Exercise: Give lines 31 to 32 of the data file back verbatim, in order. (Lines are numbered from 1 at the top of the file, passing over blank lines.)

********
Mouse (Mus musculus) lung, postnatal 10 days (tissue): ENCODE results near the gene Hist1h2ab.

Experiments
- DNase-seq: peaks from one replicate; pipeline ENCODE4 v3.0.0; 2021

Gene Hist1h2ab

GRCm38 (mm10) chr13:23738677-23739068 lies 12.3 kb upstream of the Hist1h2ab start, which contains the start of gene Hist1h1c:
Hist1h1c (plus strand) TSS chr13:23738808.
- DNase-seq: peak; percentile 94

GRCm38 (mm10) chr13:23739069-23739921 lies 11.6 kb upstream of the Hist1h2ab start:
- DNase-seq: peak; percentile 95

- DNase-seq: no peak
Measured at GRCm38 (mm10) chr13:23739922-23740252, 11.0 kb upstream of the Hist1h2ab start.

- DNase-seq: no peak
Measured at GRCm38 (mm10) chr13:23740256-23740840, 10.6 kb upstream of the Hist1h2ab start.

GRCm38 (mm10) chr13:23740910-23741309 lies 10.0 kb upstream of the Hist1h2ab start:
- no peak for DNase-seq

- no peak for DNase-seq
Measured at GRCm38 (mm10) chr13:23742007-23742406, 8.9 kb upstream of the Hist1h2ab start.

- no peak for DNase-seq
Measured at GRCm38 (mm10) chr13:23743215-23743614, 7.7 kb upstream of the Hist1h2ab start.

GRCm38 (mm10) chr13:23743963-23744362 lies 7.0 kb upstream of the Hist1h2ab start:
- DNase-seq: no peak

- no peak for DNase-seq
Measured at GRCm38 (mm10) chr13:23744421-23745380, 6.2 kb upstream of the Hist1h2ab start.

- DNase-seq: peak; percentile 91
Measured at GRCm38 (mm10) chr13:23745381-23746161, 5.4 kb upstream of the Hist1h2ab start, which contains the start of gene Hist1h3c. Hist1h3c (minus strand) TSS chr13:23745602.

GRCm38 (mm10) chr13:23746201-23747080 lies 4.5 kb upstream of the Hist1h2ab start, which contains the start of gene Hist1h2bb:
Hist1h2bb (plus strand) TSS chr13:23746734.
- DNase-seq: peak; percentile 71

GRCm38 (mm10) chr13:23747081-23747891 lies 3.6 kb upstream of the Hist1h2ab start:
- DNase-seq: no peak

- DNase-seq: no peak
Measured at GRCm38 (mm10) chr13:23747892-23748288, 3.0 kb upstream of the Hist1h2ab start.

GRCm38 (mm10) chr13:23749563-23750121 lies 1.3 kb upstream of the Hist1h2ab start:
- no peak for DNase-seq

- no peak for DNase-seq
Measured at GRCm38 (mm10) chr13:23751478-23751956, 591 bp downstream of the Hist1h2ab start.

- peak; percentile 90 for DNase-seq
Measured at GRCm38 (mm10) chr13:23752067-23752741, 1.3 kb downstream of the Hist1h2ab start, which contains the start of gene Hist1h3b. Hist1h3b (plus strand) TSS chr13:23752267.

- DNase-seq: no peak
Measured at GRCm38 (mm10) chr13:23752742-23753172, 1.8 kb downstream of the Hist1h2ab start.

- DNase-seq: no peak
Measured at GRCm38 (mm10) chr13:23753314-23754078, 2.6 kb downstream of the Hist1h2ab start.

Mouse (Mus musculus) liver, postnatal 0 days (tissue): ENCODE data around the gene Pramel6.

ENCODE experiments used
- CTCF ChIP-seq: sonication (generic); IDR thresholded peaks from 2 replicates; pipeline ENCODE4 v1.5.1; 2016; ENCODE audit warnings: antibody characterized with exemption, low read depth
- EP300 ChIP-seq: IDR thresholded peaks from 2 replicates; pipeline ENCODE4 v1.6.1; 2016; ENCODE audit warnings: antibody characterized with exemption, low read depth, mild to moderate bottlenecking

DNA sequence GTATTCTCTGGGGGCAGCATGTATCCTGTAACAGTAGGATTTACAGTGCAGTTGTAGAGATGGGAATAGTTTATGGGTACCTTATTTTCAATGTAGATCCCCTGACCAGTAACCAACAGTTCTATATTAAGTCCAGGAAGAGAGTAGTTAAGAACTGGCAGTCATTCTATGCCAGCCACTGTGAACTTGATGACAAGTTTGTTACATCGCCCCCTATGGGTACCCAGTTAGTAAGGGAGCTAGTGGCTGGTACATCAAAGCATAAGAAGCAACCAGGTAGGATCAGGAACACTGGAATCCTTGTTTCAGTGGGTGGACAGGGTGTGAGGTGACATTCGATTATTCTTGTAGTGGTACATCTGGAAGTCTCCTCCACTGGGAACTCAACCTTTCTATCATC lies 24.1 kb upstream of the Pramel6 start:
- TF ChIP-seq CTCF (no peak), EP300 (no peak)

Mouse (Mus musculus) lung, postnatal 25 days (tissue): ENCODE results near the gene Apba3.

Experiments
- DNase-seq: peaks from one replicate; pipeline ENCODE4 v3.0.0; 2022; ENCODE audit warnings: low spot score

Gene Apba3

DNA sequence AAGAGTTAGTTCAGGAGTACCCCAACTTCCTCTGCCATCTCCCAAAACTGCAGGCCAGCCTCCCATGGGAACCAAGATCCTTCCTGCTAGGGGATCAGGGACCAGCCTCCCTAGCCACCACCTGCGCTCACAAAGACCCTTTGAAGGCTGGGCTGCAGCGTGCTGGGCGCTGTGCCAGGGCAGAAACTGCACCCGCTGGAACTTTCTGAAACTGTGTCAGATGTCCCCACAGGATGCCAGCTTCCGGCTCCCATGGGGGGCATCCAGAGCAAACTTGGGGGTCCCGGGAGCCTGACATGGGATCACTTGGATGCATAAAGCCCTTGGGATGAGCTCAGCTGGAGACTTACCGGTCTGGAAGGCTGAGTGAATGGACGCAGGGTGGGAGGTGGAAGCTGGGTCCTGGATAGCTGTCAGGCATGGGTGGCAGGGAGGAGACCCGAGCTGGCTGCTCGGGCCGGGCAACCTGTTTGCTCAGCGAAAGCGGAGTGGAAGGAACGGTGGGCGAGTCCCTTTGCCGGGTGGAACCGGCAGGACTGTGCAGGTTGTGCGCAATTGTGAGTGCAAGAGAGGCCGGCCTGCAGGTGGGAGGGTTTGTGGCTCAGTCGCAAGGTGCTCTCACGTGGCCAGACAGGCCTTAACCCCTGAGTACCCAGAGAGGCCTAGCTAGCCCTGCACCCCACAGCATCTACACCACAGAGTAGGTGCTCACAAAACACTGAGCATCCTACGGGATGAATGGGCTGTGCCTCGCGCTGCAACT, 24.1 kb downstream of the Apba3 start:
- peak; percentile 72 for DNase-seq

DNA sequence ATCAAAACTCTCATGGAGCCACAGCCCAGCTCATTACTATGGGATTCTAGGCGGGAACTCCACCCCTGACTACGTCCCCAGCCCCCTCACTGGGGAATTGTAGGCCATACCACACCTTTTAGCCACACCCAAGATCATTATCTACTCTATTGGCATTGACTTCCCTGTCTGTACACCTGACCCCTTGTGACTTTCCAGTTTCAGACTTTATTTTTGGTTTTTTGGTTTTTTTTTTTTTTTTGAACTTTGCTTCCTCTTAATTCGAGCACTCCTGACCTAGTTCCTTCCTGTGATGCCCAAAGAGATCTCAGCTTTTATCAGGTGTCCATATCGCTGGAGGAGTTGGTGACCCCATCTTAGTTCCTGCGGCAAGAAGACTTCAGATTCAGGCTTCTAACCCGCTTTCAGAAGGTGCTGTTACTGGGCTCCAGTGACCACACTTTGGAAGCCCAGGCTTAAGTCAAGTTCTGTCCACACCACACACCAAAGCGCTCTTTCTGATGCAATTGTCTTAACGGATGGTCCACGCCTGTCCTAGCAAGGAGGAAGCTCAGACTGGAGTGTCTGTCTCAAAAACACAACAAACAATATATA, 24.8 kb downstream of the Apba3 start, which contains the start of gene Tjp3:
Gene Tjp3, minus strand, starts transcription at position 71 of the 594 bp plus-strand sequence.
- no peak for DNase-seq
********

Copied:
- DNase-seq: no peak
Measured at GRCm38 (mm10) chr13:23747892-23748288, 3.0 kb upstream of the Hist1h2ab start.